How this will help:
- Translate appropriate studio preparations to their own home or space.
- Recognize ways to strengthen telecommunication delivery.
Just as you would set up your face-to-face classroom prior to the start of each class, it is equally important to do the same for your online class. Appearance, sound, and visual aspects of video correspondence significantly impact how information is delivered and received.
Many people are uncomfortable seeing themselves on camera. Some small tips can make a big difference in how you appear to your audience. Busy attire like small repeating stripes or bold patterns can be distracting, so consider what you are wearing. You may also want to evaluate if any jewelry you are wearing could create distractions or unnecessary noises in your video.
When preparing your home studio or office for online teaching, take the time to explore the ways in which sound carries in your space. A common issue that must be mitigated is reverberation, or echo. It is important to reduce reverberation as much as possible to ensure that your voice is clear to your students. One tactic for lessening the echo in your space is to use soft fabrics, such as towels or blankets. Since hard surfaces such as walls, floors, and windows enhance reverberation, consider covering them with heavy curtains, rugs, and quilts. These softer materials will absorb the sound and provide better acoustics for your space.
Many computers and laptops are enabled with built-in microphones, though you may use a headset or lavalier microphone. Consider where the microphone is placed and how it may impact your delivery. Best practice for microphone placement is at least 12” from the mouth and out of camera view. This position prevents the face from being blocked and avoids breath noise interference. Keep an eye out for unwanted noise such as keyboard sounds, rubbing the microphone cable, or banging on the desk area. If it’s possible, reduce outside noises such as HVAC or other mechanical sounds, as they create distractions from your video. Other distracting noises can be created by phones, fans, or house pets as well. Plan to test these variables prior to your official recording session.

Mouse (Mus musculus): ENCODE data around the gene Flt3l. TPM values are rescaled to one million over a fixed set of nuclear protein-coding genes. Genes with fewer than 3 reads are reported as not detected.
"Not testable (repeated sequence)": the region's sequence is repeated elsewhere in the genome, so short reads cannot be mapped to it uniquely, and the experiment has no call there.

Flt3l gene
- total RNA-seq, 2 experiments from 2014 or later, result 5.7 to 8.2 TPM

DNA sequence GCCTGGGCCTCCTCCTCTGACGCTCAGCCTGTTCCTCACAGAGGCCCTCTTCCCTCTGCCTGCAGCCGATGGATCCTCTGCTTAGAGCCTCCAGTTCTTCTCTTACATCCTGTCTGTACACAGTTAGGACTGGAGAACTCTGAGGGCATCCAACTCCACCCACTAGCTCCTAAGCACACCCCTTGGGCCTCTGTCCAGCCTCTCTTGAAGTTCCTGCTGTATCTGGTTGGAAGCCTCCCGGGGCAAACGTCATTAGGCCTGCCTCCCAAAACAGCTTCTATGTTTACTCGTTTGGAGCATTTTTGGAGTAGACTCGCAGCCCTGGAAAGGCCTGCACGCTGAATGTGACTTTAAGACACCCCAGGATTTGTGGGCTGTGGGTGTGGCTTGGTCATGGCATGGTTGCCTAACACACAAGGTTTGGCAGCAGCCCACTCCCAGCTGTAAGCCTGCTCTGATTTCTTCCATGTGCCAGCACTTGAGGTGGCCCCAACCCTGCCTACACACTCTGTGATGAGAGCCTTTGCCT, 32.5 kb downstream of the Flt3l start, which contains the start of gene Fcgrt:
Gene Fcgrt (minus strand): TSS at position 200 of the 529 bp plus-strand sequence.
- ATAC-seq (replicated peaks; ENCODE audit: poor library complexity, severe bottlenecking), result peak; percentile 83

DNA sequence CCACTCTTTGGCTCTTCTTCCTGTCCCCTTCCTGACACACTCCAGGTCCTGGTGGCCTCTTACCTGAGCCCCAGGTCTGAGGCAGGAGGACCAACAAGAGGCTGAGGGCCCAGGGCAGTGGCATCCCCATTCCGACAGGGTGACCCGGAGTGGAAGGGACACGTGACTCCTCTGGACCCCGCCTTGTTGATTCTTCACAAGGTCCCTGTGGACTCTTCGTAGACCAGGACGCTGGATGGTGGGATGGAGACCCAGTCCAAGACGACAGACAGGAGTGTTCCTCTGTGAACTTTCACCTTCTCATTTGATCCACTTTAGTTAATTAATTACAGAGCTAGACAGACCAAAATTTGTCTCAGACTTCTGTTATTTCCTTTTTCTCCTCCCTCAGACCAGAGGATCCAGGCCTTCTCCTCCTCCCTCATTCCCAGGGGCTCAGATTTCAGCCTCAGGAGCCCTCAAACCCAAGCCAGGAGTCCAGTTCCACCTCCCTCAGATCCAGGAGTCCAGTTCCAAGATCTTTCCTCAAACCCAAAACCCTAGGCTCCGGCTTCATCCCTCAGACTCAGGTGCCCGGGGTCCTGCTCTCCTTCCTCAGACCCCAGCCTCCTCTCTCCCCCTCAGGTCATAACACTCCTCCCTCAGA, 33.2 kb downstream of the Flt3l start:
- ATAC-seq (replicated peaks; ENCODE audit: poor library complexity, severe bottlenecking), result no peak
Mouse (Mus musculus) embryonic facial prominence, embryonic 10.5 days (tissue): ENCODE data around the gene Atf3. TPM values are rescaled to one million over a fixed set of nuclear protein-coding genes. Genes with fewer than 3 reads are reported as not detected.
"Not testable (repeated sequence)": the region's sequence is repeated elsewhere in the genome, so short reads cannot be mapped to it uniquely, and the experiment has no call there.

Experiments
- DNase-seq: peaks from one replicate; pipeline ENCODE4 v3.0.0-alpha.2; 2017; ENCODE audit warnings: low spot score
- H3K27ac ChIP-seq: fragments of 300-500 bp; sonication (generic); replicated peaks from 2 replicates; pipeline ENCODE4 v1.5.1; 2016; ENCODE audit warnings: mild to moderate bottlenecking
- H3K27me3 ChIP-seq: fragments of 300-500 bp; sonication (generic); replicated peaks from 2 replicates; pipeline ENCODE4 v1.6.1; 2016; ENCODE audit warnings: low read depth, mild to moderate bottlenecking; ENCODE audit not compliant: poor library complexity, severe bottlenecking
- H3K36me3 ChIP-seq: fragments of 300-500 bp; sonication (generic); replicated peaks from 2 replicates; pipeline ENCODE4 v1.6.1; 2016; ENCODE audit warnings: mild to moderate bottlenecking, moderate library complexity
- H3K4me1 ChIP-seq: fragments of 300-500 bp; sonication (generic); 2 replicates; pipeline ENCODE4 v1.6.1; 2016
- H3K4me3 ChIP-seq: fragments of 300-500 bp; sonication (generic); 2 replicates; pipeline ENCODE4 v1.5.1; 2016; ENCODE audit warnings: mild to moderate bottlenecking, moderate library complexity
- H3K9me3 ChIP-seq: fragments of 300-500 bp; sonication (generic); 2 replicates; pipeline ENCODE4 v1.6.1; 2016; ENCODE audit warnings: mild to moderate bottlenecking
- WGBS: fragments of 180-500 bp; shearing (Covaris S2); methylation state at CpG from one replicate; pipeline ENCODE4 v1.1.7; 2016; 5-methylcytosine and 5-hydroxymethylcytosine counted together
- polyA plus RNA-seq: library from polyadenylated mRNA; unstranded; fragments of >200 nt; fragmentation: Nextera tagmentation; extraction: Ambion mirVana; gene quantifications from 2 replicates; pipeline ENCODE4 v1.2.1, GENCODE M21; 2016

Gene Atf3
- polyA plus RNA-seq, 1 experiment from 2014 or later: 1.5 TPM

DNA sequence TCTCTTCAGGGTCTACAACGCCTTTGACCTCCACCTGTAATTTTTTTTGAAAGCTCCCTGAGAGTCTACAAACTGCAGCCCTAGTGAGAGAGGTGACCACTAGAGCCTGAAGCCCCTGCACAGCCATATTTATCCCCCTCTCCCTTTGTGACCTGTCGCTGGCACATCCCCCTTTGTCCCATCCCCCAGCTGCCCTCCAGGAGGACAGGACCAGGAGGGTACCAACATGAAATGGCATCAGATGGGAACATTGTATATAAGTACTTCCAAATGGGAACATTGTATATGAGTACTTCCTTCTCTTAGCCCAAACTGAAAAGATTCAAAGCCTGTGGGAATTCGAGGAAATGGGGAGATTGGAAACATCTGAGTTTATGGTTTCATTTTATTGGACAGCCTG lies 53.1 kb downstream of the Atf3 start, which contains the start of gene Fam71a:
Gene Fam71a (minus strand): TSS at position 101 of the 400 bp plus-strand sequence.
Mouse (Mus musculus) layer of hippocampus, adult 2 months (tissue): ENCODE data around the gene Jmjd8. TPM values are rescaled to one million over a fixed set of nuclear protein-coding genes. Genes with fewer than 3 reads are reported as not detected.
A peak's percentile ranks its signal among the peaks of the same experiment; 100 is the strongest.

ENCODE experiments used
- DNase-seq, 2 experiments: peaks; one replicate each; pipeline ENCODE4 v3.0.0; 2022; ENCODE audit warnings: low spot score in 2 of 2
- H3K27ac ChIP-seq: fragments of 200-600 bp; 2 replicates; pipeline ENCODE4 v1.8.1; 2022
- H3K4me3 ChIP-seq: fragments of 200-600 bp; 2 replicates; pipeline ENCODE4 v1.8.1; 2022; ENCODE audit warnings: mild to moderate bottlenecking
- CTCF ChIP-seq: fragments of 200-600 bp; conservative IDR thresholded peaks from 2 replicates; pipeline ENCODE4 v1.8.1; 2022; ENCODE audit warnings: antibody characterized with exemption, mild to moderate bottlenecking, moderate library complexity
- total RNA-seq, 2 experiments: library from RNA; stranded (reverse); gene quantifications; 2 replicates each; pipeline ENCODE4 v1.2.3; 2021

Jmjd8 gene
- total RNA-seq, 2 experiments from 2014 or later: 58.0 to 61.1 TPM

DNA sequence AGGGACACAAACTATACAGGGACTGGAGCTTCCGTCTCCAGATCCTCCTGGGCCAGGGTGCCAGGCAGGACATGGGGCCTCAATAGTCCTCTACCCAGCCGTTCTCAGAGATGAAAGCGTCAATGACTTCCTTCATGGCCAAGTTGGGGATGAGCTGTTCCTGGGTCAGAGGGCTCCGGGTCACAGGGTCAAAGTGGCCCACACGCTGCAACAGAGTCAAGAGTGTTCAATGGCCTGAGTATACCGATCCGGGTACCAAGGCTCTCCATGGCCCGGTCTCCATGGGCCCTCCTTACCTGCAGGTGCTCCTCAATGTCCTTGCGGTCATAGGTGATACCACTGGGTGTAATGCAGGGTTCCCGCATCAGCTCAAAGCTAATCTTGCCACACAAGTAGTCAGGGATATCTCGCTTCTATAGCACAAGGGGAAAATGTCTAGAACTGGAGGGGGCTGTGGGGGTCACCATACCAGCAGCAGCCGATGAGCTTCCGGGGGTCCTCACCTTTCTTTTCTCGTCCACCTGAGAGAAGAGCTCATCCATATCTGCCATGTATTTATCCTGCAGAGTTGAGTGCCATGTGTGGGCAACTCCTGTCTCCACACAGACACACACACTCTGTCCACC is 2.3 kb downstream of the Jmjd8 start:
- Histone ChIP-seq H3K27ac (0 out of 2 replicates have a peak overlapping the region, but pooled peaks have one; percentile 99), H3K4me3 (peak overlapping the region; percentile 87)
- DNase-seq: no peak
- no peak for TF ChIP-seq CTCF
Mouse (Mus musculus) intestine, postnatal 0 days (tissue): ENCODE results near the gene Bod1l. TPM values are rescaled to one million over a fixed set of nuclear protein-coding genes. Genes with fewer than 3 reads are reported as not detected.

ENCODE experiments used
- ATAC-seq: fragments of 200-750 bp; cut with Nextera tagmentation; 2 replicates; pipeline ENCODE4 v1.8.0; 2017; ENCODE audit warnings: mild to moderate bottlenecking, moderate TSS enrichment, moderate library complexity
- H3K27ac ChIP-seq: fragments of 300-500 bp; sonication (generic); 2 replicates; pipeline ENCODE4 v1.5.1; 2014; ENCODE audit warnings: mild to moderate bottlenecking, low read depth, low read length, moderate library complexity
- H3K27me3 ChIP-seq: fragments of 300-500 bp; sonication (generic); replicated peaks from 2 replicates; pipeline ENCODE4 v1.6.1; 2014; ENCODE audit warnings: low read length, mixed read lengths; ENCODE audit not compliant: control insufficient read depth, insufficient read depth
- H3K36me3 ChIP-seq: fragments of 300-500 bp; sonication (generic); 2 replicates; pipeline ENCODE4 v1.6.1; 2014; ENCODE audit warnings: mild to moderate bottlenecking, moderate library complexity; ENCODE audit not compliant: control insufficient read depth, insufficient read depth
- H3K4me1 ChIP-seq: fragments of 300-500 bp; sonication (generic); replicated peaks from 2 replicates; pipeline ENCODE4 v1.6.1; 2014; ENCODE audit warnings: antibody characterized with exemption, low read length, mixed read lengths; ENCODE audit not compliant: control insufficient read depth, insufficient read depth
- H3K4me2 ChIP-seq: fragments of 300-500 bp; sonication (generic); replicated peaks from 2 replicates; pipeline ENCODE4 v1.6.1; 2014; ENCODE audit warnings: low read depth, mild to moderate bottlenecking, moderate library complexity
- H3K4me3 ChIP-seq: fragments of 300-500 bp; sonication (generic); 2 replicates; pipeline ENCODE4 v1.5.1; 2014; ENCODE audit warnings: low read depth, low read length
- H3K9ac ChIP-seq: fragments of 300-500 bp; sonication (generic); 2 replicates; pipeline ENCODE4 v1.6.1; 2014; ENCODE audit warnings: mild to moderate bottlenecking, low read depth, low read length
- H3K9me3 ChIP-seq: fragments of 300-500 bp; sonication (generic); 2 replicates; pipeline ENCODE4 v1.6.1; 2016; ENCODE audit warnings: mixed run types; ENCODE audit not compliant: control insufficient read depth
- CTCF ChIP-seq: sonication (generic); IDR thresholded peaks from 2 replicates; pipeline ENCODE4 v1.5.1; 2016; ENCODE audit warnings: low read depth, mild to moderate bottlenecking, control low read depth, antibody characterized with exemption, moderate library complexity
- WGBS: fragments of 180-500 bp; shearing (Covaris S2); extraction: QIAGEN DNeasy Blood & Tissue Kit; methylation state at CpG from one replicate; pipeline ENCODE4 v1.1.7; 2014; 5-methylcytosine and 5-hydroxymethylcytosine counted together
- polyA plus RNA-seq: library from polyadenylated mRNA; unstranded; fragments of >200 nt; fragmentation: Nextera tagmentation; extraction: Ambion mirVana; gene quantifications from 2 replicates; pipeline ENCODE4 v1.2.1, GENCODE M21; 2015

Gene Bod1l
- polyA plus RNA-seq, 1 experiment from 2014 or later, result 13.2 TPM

Lastly, there are several benefits to using headphones while you record. Your participants may be using headphones to listen in, so it is recommended that you review a sample recording as a sound check with them as well. Consider using headphones or earbuds throughout your session to ensure you can successfully hear what participants are saying. Remember that traditional computer speakers tend to ruin sound by bleeding noise into the microphone.
Have you ever taken a picture and it came out too dark or washed out? This is all due to light exposure! To prevent your face from showing up too dark on camera, avoid sitting with a bright light or window behind you. Since the backlight is typically brighter than your face, it can create shadows and reduce the appearance of light from the eyes. If you are interested in learning more technical tips on temperatures of light and production, check out “How to Shoot Professional Video Interviews”.
Webcams and Framing
Setting the scene is vital to a successful video. Body location and perspective can dramatically change how the video is received by the audience. While you probably don’t want all your videos to be a talking head, we all want to look our best onscreen. Start by looking at the position of your computer’s camera. Being too close to the camera can feel like an invasion of personal space for viewers. If you are using a laptop, perhaps try propping the computer up on a couple of books to align the camera with your eyes. Take note of how much space is around your head as well. Extra space can make a person look very short, while cutting off part of the head can give the illusion of cramped space. One last step is determining a background. The goal of a great background is to give depth to the video without distracting from the speaker. Textures, shadows, and plants can all be used rather than flat backdrops. However, be careful of what types of objects you place behind you. Books, phones, art, and other detailed items will have the learners’ focus instead of the course content.
When you view yourself on camera, ask yourself the following questions:
- Am I centered on the screen?
- Are my eyes level with the camera?
- Do I notice any background distractions?
- Am I too close or too far from the camera?
University of Michigan
Mader, Cheryl, & Ming, Kavin. (2015). Videoconferencing: A new opportunity to facilitate learning. The Clearing House: A Journal of Educational Strategies, Issues and Ideas, 88(4), 109–116. Original Articles, Routledge.